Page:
Not One Inch America, Russia, and the Making of Post-Cold War Stalemate M. E. Sarotte

Format:
Hardback
Publication date:
08 Feb 2022
ISBN:
9780300259933
Imprint:
Yale University Press
Dimensions:
576 pages: 235 x 156mm
Illustrations:
8 maps
Sales territories:
World

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Thirty years after the Soviet Union’s collapse, this book reveals how tensions between America, NATO, and Russia transformed geopolitics between the Cold War and COVID

Not one inch. With these words, Secretary of State James Baker proposed a hypothetical bargain to Soviet leader Mikhail Gorbachev after the fall of the Berlin Wall: if you let your part of Germany go, we move NATO not one inch eastward. Controversy erupted almost immediately over this 1990 exchange—but more important was the decade afterward, when the words took on new meaning. Gorbachev let his Germany go, but Washington rethought the bargain, not least after the Soviet Union’s own collapse in December 1991. Washington realized it could not just win big, but win bigger. Not one inch of territory need be off limits to NATO.
 
On the thirtieth anniversary of the Soviet collapse, this book uses new evidence and interviews to show how, in the decade that culminated in Vladimir Putin's rise to power, the United States and Russia undermined a potentially lasting partnership. Prize-winning historian M. E. Sarotte shows what went wrong.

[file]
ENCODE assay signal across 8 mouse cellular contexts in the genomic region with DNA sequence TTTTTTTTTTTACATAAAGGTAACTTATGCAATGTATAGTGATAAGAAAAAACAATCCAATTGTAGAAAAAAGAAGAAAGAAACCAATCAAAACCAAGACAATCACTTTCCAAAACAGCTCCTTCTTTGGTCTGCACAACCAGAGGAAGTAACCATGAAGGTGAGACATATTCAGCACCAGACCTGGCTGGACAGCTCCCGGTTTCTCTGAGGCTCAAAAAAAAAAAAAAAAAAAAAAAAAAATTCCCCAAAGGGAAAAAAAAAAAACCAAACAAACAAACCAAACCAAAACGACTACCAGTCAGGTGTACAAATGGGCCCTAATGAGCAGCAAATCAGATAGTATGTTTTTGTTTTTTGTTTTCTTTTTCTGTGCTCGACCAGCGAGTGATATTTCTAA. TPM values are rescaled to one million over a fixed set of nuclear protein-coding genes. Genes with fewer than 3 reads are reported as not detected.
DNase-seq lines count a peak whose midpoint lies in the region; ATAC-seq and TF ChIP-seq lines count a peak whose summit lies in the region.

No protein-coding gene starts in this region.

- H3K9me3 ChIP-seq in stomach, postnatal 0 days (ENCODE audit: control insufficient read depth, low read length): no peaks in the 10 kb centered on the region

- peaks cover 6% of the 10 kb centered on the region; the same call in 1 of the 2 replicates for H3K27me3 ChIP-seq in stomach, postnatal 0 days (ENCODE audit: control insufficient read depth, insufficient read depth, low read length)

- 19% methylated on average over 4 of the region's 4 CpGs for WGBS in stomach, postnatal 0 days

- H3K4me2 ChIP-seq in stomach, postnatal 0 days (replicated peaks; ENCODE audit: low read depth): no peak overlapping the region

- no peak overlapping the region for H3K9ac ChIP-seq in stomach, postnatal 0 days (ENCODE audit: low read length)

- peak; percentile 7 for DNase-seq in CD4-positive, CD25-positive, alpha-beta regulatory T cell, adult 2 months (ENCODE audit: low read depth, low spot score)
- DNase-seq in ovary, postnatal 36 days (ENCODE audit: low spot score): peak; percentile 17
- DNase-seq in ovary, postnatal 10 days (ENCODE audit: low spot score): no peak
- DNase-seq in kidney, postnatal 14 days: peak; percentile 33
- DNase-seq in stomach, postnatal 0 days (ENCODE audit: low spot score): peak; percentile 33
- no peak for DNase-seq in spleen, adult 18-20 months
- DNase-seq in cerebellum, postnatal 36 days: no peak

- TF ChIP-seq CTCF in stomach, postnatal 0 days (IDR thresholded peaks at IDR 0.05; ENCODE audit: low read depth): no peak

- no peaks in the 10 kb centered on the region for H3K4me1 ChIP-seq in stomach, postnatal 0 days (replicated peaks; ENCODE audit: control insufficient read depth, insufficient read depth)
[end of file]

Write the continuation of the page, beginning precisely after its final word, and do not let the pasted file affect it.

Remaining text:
M. E. Sarotte is the Kravis Professor of Historical Studies at Johns Hopkins University, a member of the Council on Foreign Relations, and the author, among other books, of The Collapse: The Accidental Opening of the Berlin Wall.

Not One Inch will be considered the best documented and argued history of the NATO expansion during the crucial 1989-1999 period.”—Norman Naimark, author of Stalin and the Fate of Europe: The Postwar Struggle for Sovereignty
 

“Mary Sarotte’s insightful story of NATO’s enlargement in the 1990s will be the foundation for debates about lessons among policy-makers as well as a fascinating read for people interested in recent history.”—Robert B. Zoellick, US negotiator for German unification and author of America in the World: A History of U.S. Diplomacy and Foreign Policy 

“Sarotte explores how and why NATO expanded and relations with Russia deteriorated at the end of the Cold War. It is an important story, well documented and told.”—Joseph Nye, author of Do Morals Matter? Presidents and Foreign Policy from FDR to Trump